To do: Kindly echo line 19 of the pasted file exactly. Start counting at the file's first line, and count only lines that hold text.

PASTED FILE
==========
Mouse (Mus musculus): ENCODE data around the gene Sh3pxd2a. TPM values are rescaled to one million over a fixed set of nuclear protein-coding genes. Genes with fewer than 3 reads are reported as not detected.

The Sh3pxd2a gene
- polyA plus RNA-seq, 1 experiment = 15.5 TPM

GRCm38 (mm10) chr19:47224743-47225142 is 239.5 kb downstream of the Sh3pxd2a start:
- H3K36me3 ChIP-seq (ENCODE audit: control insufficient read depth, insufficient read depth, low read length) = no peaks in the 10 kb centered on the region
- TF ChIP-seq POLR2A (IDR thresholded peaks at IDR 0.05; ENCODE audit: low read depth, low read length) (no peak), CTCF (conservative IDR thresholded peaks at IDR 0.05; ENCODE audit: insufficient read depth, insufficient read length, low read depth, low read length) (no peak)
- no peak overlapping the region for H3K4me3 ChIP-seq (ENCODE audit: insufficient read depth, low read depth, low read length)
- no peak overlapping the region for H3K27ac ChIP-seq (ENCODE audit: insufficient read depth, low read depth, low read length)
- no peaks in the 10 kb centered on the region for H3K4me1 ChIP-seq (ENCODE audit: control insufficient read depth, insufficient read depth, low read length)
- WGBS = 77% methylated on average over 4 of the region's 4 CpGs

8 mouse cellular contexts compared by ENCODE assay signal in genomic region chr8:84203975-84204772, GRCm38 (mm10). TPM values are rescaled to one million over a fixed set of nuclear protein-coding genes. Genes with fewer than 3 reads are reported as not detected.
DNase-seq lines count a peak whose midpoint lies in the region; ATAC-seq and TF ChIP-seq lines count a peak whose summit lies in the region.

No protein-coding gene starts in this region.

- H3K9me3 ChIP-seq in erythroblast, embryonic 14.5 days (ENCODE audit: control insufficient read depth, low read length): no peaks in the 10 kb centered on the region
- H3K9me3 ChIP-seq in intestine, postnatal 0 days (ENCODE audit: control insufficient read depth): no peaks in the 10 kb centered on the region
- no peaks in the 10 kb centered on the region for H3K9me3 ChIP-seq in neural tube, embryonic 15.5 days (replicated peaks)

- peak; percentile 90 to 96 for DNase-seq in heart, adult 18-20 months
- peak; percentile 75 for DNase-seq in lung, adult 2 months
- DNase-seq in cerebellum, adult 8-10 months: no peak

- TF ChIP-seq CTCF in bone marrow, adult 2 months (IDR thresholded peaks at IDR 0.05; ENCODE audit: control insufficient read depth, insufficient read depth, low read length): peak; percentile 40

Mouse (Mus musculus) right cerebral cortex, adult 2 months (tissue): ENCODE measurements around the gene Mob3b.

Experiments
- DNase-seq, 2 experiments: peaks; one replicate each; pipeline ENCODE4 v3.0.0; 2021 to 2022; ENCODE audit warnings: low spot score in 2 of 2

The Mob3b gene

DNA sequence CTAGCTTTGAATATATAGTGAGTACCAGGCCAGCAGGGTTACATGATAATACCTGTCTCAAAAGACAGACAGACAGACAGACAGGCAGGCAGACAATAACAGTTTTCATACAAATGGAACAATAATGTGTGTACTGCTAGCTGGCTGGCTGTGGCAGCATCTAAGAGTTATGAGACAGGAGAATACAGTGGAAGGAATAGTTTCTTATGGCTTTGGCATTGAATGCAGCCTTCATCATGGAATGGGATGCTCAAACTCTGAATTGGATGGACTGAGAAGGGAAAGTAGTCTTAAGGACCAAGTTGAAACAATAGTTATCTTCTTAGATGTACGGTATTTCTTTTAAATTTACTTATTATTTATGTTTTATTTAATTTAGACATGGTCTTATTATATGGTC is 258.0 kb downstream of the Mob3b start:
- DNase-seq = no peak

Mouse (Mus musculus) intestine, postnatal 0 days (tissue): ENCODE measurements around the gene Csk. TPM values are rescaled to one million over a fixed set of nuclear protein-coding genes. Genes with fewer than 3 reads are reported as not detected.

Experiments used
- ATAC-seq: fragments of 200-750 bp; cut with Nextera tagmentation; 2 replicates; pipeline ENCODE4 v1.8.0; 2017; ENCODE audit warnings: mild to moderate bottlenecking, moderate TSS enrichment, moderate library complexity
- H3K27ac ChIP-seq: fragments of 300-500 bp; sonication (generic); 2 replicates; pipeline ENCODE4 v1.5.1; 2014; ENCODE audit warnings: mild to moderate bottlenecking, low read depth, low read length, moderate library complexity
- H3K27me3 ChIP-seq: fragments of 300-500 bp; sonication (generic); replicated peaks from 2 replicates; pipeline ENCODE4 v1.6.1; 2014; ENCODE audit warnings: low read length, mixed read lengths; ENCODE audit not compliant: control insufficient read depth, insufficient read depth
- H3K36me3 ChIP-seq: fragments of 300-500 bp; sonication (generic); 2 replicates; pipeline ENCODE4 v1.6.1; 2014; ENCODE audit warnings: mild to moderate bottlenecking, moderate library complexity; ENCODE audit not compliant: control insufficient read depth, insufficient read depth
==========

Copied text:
- DNase-seq in cerebellum, adult 8-10 months: no peak